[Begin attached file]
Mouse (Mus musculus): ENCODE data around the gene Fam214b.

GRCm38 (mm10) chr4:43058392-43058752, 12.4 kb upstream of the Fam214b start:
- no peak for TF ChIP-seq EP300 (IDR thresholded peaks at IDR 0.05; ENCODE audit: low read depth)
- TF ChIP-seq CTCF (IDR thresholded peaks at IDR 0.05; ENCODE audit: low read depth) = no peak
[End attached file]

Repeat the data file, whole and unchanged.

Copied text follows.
Mouse (Mus musculus): ENCODE data around the gene Fam214b.

GRCm38 (mm10) chr4:43058392-43058752, 12.4 kb upstream of the Fam214b start:
- no peak for TF ChIP-seq EP300 (IDR thresholded peaks at IDR 0.05; ENCODE audit: low read depth)
- TF ChIP-seq CTCF (IDR thresholded peaks at IDR 0.05; ENCODE audit: low read depth) = no peak